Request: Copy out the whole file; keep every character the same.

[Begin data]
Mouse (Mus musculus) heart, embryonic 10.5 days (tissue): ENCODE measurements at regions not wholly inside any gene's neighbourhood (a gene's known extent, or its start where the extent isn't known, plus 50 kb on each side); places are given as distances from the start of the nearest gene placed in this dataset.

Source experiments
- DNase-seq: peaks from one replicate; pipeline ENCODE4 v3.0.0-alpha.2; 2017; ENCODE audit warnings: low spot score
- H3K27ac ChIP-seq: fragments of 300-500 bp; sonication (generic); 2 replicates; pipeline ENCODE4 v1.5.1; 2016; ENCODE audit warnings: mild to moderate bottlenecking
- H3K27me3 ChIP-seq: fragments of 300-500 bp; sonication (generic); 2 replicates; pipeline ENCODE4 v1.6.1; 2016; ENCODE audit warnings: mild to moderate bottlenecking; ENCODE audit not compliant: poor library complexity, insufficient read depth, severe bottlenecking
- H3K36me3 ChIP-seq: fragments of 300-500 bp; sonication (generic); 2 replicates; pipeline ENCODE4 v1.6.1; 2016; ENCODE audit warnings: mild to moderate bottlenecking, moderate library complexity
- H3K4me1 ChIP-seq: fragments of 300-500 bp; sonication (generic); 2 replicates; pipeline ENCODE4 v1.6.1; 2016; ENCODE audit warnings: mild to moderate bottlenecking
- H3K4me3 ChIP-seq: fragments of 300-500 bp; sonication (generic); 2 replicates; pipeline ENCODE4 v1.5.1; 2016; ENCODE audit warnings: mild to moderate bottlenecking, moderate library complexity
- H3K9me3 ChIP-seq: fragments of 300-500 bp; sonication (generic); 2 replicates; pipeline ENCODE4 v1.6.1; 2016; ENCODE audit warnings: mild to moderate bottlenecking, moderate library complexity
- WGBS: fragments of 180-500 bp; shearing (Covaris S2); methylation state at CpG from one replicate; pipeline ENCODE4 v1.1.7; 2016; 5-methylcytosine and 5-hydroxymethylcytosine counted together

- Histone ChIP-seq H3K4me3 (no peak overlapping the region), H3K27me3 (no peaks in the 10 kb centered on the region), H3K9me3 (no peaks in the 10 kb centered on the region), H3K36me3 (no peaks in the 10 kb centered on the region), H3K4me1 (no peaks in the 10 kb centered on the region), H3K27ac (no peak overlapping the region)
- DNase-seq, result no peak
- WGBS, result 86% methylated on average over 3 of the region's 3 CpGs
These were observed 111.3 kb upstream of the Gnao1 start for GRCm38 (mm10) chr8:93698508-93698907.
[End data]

Mouse (Mus musculus) heart, embryonic 10.5 days (tissue): ENCODE measurements at regions not wholly inside any gene's neighbourhood (a gene's known extent, or its start where the extent isn't known, plus 50 kb on each side); places are given as distances from the start of the nearest gene placed in this dataset.

Source experiments
- DNase-seq: peaks from one replicate; pipeline ENCODE4 v3.0.0-alpha.2; 2017; ENCODE audit warnings: low spot score
- H3K27ac ChIP-seq: fragments of 300-500 bp; sonication (generic); 2 replicates; pipeline ENCODE4 v1.5.1; 2016; ENCODE audit warnings: mild to moderate bottlenecking
- H3K27me3 ChIP-seq: fragments of 300-500 bp; sonication (generic); 2 replicates; pipeline ENCODE4 v1.6.1; 2016; ENCODE audit warnings: mild to moderate bottlenecking; ENCODE audit not compliant: poor library complexity, insufficient read depth, severe bottlenecking
- H3K36me3 ChIP-seq: fragments of 300-500 bp; sonication (generic); 2 replicates; pipeline ENCODE4 v1.6.1; 2016; ENCODE audit warnings: mild to moderate bottlenecking, moderate library complexity
- H3K4me1 ChIP-seq: fragments of 300-500 bp; sonication (generic); 2 replicates; pipeline ENCODE4 v1.6.1; 2016; ENCODE audit warnings: mild to moderate bottlenecking
- H3K4me3 ChIP-seq: fragments of 300-500 bp; sonication (generic); 2 replicates; pipeline ENCODE4 v1.5.1; 2016; ENCODE audit warnings: mild to moderate bottlenecking, moderate library complexity
- H3K9me3 ChIP-seq: fragments of 300-500 bp; sonication (generic); 2 replicates; pipeline ENCODE4 v1.6.1; 2016; ENCODE audit warnings: mild to moderate bottlenecking, moderate library complexity
- WGBS: fragments of 180-500 bp; shearing (Covaris S2); methylation state at CpG from one replicate; pipeline ENCODE4 v1.1.7; 2016; 5-methylcytosine and 5-hydroxymethylcytosine counted together

- Histone ChIP-seq H3K4me3 (no peak overlapping the region), H3K27me3 (no peaks in the 10 kb centered on the region), H3K9me3 (no peaks in the 10 kb centered on the region), H3K36me3 (no peaks in the 10 kb centered on the region), H3K4me1 (no peaks in the 10 kb centered on the region), H3K27ac (no peak overlapping the region)
- DNase-seq, result no peak
- WGBS, result 86% methylated on average over 3 of the region's 3 CpGs
These were observed 111.3 kb upstream of the Gnao1 start for GRCm38 (mm10) chr8:93698508-93698907.